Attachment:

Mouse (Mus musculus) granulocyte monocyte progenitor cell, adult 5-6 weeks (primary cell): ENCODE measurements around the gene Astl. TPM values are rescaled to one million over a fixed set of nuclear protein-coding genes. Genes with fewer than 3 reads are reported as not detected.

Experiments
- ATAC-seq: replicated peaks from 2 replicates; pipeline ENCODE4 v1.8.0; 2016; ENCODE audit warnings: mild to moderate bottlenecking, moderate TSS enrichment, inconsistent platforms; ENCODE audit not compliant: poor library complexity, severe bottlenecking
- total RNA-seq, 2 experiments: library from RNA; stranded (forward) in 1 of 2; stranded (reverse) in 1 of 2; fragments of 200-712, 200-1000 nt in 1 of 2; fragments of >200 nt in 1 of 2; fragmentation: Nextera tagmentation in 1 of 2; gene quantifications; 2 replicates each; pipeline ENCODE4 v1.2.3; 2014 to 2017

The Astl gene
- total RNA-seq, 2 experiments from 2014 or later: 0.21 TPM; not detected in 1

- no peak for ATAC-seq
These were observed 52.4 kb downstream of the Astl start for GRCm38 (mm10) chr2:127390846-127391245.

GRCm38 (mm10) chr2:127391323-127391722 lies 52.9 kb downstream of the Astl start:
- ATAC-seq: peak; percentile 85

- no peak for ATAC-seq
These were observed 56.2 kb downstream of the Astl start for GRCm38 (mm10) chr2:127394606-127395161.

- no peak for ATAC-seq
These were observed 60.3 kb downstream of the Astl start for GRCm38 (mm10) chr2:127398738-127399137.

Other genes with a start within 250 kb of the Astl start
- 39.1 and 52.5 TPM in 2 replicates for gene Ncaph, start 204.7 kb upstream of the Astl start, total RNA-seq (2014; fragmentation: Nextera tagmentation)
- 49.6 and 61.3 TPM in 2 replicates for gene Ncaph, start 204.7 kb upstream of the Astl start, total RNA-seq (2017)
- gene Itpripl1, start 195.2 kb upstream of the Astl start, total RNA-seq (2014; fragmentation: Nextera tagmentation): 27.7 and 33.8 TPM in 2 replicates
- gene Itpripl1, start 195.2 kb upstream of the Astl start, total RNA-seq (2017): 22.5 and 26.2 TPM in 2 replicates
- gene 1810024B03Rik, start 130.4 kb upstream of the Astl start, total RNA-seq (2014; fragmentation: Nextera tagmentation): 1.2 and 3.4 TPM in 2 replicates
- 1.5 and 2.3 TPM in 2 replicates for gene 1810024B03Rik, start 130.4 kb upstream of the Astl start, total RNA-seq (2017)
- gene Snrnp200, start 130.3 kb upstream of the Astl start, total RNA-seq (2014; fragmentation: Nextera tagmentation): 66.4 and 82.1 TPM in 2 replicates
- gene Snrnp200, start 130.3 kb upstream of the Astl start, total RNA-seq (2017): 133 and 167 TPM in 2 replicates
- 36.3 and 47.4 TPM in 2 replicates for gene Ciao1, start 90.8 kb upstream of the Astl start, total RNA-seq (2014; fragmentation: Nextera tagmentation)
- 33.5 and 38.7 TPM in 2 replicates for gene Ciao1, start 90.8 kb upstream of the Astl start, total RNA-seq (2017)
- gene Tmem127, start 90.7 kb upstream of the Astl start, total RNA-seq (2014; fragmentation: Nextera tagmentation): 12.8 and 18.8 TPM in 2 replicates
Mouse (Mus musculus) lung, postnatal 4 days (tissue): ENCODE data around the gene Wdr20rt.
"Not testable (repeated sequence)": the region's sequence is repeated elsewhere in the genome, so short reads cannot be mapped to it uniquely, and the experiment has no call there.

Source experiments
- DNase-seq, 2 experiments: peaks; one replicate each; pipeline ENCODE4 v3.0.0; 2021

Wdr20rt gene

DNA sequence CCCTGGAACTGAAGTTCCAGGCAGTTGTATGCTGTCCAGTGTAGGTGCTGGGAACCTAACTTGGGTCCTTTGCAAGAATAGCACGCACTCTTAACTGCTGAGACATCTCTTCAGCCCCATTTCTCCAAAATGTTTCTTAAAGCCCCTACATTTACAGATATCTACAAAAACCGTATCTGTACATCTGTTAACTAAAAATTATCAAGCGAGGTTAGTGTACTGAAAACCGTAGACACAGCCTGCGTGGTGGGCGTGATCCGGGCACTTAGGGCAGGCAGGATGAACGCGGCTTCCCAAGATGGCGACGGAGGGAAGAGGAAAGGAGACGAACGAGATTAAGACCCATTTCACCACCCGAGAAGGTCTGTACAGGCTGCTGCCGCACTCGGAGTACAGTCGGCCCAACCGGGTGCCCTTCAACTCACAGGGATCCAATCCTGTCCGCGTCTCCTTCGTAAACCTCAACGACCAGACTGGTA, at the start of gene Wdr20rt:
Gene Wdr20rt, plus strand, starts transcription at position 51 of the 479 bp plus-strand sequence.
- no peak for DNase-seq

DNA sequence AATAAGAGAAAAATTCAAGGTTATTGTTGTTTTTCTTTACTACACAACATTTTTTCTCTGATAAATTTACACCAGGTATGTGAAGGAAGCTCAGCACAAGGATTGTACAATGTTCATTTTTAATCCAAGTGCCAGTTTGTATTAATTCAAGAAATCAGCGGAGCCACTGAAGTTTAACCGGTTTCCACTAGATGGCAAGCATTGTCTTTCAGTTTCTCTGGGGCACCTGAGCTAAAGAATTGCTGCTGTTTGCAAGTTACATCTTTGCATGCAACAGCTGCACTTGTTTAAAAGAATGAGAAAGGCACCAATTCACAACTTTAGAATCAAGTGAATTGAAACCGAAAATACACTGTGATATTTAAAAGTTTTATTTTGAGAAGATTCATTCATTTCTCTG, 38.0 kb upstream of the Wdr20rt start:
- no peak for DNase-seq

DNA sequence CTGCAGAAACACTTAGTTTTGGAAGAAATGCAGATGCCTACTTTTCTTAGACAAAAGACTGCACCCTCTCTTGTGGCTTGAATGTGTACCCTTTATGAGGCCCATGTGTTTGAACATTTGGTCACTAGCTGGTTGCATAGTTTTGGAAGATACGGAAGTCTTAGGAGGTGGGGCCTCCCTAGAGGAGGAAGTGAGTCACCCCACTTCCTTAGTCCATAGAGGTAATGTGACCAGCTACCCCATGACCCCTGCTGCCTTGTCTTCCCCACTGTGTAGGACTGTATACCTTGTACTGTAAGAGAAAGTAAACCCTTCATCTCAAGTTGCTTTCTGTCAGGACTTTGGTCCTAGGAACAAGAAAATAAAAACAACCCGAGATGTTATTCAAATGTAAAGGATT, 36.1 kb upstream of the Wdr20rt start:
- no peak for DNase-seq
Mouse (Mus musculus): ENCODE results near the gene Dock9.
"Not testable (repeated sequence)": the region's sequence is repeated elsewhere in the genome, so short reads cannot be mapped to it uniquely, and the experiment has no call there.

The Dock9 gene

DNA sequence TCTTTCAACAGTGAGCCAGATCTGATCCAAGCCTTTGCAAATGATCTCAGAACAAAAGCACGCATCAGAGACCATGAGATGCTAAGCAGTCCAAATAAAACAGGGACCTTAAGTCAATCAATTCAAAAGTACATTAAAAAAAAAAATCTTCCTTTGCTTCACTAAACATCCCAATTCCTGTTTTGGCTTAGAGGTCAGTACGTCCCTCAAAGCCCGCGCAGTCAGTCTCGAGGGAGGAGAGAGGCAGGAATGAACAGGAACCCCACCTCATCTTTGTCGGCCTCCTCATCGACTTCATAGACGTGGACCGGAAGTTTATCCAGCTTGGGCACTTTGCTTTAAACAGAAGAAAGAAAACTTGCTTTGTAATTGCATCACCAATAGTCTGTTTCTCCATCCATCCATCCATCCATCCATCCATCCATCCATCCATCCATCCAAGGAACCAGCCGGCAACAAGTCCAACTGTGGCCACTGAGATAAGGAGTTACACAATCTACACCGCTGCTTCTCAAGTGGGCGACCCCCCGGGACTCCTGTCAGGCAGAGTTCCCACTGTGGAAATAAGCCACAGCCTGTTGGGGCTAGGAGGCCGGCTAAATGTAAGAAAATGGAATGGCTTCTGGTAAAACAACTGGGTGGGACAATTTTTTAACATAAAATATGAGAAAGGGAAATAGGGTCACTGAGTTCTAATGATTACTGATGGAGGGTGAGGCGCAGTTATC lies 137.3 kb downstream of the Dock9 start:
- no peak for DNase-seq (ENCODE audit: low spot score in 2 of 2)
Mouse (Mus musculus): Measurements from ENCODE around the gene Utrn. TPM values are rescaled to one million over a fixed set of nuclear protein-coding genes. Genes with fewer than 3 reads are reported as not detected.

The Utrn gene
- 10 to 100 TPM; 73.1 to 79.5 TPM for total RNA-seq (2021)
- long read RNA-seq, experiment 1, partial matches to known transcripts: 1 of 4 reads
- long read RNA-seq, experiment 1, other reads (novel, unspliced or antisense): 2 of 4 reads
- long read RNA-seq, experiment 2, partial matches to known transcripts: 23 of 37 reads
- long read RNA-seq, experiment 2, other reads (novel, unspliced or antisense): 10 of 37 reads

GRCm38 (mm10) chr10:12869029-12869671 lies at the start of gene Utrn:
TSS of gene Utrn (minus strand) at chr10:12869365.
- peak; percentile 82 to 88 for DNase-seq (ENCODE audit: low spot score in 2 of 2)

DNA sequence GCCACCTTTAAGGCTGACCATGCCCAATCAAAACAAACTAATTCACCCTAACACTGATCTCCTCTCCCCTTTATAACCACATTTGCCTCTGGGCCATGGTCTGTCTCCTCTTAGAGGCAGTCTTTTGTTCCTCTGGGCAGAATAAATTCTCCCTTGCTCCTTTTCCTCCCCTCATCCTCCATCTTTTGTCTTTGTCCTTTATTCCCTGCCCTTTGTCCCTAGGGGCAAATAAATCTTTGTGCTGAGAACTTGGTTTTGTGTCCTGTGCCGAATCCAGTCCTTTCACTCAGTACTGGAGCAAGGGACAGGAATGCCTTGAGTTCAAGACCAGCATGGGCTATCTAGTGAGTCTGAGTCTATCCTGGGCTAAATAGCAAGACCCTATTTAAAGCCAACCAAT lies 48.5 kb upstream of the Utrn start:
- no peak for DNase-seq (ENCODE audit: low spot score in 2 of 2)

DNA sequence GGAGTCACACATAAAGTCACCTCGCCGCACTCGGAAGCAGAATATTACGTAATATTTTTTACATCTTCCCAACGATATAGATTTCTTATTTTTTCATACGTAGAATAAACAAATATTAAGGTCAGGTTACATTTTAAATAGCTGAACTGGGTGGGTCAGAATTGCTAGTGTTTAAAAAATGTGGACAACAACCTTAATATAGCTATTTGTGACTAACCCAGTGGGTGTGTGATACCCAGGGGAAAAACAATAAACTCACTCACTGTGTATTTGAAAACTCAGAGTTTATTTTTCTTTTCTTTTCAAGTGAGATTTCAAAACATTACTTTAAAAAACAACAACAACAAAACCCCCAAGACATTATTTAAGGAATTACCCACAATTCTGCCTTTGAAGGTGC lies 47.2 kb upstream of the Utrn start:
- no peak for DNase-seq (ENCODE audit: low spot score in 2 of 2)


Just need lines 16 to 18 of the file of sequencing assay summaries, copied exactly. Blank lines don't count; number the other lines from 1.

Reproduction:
- 39.1 and 52.5 TPM in 2 replicates for gene Ncaph, start 204.7 kb upstream of the Astl start, total RNA-seq (2014; fragmentation: Nextera tagmentation)
- 49.6 and 61.3 TPM in 2 replicates for gene Ncaph, start 204.7 kb upstream of the Astl start, total RNA-seq (2017)
- gene Itpripl1, start 195.2 kb upstream of the Astl start, total RNA-seq (2014; fragmentation: Nextera tagmentation): 27.7 and 33.8 TPM in 2 replicates